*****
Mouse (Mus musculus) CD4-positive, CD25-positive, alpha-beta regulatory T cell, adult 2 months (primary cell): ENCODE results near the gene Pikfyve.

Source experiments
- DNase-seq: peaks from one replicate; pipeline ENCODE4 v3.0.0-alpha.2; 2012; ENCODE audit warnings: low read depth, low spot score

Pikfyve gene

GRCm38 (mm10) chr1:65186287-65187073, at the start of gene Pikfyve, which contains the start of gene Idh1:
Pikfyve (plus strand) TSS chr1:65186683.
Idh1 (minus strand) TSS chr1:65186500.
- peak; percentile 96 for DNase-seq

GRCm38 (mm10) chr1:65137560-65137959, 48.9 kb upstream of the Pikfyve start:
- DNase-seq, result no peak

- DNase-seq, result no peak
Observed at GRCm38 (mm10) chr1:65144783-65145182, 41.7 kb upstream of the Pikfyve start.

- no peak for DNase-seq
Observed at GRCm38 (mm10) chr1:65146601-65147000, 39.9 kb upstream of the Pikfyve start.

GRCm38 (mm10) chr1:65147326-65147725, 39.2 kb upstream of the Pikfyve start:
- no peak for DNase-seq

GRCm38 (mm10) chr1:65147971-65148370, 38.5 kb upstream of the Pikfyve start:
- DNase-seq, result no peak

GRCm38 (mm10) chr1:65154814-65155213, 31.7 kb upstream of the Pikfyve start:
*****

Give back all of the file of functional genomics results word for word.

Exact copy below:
Mouse (Mus musculus) CD4-positive, CD25-positive, alpha-beta regulatory T cell, adult 2 months (primary cell): ENCODE results near the gene Pikfyve.

Source experiments
- DNase-seq: peaks from one replicate; pipeline ENCODE4 v3.0.0-alpha.2; 2012; ENCODE audit warnings: low read depth, low spot score

Pikfyve gene

GRCm38 (mm10) chr1:65186287-65187073, at the start of gene Pikfyve, which contains the start of gene Idh1:
Pikfyve (plus strand) TSS chr1:65186683.
Idh1 (minus strand) TSS chr1:65186500.
- peak; percentile 96 for DNase-seq

GRCm38 (mm10) chr1:65137560-65137959, 48.9 kb upstream of the Pikfyve start:
- DNase-seq, result no peak

- DNase-seq, result no peak
Observed at GRCm38 (mm10) chr1:65144783-65145182, 41.7 kb upstream of the Pikfyve start.

- no peak for DNase-seq
Observed at GRCm38 (mm10) chr1:65146601-65147000, 39.9 kb upstream of the Pikfyve start.

GRCm38 (mm10) chr1:65147326-65147725, 39.2 kb upstream of the Pikfyve start:
- no peak for DNase-seq

GRCm38 (mm10) chr1:65147971-65148370, 38.5 kb upstream of the Pikfyve start:
- DNase-seq, result no peak

GRCm38 (mm10) chr1:65154814-65155213, 31.7 kb upstream of the Pikfyve start: